The story of the Knockdhu distillery starts in 1892 with an enterprising chap named, John Morrison, bought Knock estate. The surrounding land was full of peat and barley and the Great North Railway line ran nearby. When springs of pure, clear water were found. Samples of the water were sent for analysis and soon negotiations were underway to build a distillery. Knockdhu opened its doors in October 1894 back then it was regarded as the perfect embodiment of a modern distillery. So it’s no surprise that they still produce a light, intriguing and thoroughly modern whisky to this day.
Founded in 1893 Knockdhu has changed hands several times over the years, but it wasn’t until they were bought by Inver House that bottling named after the distillery ceased and the name AnCnoc was born. Starting in 1993 Inver House changed the bottling names to AnCnoc but it wasn’t until 2003, after Inver House was bought by Pacific Spirits that the AnCnoc established the baseline official bottling. From that point on various releases have happened and more expensive bottles with bigger age statements have been released along with special editions.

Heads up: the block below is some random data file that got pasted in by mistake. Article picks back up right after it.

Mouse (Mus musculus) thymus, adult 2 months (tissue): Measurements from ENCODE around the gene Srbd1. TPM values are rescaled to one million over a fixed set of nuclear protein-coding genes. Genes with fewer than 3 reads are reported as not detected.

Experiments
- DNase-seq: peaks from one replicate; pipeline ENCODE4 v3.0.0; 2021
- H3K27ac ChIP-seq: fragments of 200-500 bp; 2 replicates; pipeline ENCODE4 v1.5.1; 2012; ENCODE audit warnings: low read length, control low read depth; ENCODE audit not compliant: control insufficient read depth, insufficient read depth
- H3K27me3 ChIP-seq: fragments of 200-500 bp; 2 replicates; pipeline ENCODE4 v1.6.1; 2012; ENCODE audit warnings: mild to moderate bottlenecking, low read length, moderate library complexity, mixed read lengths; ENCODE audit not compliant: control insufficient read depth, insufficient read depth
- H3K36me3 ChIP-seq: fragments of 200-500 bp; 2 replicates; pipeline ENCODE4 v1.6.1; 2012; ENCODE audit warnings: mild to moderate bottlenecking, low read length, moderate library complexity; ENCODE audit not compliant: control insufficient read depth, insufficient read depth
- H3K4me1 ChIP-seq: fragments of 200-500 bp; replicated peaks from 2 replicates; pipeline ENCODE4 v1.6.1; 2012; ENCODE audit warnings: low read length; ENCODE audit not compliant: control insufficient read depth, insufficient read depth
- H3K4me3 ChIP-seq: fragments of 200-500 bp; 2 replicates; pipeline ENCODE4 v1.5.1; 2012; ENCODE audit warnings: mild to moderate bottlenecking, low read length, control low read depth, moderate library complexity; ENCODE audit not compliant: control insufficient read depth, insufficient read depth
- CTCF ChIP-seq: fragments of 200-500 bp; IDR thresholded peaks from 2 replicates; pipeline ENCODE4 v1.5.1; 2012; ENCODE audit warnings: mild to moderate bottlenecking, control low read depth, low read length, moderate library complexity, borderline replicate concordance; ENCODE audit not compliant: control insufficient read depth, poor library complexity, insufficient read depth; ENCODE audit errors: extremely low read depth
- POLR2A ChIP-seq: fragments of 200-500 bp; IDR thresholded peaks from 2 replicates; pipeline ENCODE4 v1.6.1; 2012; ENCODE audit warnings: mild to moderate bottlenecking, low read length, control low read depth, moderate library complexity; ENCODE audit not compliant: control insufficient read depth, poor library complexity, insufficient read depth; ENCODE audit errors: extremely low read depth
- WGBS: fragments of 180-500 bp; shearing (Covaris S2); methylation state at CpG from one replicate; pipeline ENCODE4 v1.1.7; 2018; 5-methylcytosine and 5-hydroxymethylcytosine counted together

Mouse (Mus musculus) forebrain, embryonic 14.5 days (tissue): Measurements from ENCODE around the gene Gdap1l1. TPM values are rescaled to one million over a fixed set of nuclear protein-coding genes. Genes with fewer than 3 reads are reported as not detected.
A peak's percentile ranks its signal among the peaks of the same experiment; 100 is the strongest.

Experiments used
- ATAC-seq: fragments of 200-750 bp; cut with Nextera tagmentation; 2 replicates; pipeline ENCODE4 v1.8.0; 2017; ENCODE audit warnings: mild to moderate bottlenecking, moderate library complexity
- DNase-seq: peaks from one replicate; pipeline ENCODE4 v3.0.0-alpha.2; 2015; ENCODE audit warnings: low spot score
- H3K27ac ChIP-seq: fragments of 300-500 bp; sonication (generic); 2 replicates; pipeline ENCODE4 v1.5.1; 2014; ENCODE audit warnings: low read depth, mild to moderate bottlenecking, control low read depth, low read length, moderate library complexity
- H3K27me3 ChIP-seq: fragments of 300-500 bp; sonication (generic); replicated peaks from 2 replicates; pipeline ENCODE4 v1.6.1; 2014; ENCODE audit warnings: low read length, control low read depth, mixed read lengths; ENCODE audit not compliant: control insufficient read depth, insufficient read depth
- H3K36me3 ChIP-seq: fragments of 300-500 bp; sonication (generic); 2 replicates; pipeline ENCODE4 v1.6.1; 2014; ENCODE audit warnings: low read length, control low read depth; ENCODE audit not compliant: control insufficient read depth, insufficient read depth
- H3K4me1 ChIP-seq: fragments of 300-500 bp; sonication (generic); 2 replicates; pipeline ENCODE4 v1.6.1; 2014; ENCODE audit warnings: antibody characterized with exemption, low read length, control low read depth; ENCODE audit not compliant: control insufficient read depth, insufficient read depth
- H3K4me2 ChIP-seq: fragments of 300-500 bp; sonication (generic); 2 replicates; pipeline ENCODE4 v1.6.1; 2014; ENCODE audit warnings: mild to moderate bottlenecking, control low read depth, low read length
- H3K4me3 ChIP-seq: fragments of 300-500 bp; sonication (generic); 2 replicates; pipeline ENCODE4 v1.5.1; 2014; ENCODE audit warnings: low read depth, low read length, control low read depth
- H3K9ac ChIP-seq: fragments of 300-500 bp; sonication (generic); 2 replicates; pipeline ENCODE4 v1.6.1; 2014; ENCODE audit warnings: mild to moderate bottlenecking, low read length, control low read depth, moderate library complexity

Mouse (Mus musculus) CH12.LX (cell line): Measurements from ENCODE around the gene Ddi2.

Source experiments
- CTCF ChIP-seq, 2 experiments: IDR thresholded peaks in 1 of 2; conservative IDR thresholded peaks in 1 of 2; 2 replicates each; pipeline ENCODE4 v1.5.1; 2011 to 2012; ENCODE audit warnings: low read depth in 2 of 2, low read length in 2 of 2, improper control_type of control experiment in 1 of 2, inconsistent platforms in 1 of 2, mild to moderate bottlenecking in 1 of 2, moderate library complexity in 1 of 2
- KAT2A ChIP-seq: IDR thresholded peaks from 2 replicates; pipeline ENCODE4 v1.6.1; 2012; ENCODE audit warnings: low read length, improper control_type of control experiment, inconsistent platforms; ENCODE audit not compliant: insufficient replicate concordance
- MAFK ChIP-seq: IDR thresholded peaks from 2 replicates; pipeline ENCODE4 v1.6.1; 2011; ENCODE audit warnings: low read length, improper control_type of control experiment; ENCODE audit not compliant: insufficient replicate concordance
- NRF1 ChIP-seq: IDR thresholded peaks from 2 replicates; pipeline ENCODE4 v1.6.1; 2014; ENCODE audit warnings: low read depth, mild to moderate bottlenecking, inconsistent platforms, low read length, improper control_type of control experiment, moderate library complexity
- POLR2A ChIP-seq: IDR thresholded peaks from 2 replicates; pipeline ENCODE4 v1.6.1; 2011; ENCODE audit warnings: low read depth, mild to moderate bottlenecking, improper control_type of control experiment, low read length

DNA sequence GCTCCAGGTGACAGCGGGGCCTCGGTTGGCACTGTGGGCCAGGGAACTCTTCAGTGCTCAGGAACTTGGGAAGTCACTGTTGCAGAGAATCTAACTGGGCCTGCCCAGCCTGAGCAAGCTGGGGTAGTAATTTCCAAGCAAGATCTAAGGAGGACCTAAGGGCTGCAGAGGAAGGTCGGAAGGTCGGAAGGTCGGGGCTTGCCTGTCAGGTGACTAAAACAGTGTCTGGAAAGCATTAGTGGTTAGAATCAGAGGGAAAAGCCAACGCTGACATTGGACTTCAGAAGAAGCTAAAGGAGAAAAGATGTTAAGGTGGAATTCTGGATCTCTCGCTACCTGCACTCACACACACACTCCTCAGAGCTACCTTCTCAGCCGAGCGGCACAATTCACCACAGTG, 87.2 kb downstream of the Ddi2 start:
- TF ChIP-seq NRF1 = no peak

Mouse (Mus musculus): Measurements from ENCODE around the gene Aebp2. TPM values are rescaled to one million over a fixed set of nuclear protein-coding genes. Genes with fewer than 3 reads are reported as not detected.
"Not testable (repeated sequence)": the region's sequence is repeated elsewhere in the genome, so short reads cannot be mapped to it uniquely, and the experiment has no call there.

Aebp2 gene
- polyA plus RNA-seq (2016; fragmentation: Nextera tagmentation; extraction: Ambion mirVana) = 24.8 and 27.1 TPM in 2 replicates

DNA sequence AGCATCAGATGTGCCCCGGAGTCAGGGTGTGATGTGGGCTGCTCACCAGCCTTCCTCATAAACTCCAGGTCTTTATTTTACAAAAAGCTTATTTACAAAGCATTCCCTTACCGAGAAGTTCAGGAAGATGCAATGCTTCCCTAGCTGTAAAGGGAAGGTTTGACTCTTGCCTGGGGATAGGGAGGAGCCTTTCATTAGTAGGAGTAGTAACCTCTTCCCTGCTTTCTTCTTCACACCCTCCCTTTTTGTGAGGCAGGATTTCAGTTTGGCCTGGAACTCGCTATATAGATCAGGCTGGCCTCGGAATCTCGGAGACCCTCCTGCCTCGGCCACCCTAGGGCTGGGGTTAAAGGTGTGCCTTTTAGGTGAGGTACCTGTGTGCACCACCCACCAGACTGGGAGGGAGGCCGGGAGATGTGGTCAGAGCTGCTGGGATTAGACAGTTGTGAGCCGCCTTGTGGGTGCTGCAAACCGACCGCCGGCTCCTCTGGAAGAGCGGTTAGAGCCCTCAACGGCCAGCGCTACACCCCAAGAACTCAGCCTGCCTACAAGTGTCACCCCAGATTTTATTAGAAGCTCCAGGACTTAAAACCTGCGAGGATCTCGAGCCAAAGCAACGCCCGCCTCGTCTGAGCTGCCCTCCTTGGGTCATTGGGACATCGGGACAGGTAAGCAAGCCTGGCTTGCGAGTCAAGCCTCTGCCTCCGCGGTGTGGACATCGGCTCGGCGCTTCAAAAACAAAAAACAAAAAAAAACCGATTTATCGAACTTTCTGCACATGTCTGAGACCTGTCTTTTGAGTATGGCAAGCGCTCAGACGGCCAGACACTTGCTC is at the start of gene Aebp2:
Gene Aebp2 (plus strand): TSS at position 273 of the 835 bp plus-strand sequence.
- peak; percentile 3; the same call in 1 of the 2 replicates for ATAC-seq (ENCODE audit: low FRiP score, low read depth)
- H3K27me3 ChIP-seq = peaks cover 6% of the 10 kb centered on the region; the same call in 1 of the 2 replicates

The anCnoc 18 year old is light and yet complex, Smooth yet challenging. This dram has something for everyone, noting many fruits ranging from fresh spring berries to tropical fruits and flowers.
ABV: 43%. Color: Gentle amber with a slight yellow hue. Casks: Mix of bourbon – sherry casks.
Sweet with honey, dried raisins, sultanas and sticky Medjool dates. It is almost like a rum and raisin ice cream with its creamy vanilla and alcoholic fumes. Detect blood oranges and candied peel, but also a bitterness akin to tea leaves that reminds me of both Lady and Earl grey with their bergamot and citrus notes. There are undertones of liquorice, fresh ginger and wet soil. Also mint chocolate chip ice cream comes through with toffee and butterscotch and the scent of an unlit cigar.
Sweet but not overly so, I get dried jujube dates, goji berries, sultanas and raisins. It is slightly tannic, as I get cloves and that numb feeling on the tongue you get from biting down on one. Hints of rubber. Surprisingly thin, but has an oiliness that carries the flavor round the mouth. Dry and oaky, but also creamy, with soothing honey and oats. A bitterness comes through with cassia bark, powdered ginger and burnt toffee sauce and warming to the throat. The tannins also give the sides of the tongue a slight numbness.
It has a medium to long finish, with some spicy notes and a citrus tang a touch of honey, almost disappears but lingers.
Balance, Body & Feel
This is a whisky I have revisited few times, it does not disappoint. I encourage blind tastings. If you take the time and apply a bit of concentration, blind tastings can help teach you a lot about your palate and what you like and dislike. Your experience of a whisky is very subjective and can depend on so many factors.